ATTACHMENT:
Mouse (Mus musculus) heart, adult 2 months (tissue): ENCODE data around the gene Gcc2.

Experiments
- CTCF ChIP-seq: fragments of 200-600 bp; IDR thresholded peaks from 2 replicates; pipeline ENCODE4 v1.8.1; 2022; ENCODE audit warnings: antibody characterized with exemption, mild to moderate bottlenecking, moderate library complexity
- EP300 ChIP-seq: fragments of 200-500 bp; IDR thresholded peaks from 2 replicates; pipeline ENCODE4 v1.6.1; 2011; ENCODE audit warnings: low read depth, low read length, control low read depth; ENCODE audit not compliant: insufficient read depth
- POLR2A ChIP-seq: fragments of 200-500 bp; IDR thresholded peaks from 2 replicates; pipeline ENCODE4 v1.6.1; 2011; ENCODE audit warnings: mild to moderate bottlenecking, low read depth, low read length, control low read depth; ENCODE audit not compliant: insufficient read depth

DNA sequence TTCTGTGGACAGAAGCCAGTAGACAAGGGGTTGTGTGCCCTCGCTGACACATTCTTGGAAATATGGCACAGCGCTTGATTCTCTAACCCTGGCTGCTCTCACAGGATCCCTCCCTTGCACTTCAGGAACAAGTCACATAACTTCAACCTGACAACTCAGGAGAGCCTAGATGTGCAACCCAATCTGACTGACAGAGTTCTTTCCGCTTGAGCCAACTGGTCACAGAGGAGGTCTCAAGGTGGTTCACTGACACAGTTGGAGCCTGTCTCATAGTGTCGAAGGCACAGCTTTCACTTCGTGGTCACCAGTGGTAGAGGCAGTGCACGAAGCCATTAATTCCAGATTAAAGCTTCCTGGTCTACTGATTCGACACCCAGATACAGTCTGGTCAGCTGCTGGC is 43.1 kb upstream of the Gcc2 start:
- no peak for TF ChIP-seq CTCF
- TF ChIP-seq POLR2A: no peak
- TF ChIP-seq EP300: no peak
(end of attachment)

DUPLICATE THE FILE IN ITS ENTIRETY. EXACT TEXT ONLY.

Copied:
Mouse (Mus musculus) heart, adult 2 months (tissue): ENCODE data around the gene Gcc2.

Experiments
- CTCF ChIP-seq: fragments of 200-600 bp; IDR thresholded peaks from 2 replicates; pipeline ENCODE4 v1.8.1; 2022; ENCODE audit warnings: antibody characterized with exemption, mild to moderate bottlenecking, moderate library complexity
- EP300 ChIP-seq: fragments of 200-500 bp; IDR thresholded peaks from 2 replicates; pipeline ENCODE4 v1.6.1; 2011; ENCODE audit warnings: low read depth, low read length, control low read depth; ENCODE audit not compliant: insufficient read depth
- POLR2A ChIP-seq: fragments of 200-500 bp; IDR thresholded peaks from 2 replicates; pipeline ENCODE4 v1.6.1; 2011; ENCODE audit warnings: mild to moderate bottlenecking, low read depth, low read length, control low read depth; ENCODE audit not compliant: insufficient read depth

DNA sequence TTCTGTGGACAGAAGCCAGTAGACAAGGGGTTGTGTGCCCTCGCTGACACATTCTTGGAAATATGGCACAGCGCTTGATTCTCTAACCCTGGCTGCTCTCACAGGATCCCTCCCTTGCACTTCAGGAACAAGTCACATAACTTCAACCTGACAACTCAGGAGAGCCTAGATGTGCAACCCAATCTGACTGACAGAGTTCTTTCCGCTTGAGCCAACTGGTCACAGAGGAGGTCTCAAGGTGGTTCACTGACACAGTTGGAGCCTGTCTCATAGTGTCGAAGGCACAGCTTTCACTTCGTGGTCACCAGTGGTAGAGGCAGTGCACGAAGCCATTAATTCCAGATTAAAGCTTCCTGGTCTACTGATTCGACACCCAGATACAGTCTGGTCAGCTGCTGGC is 43.1 kb upstream of the Gcc2 start:
- no peak for TF ChIP-seq CTCF
- TF ChIP-seq POLR2A: no peak
- TF ChIP-seq EP300: no peak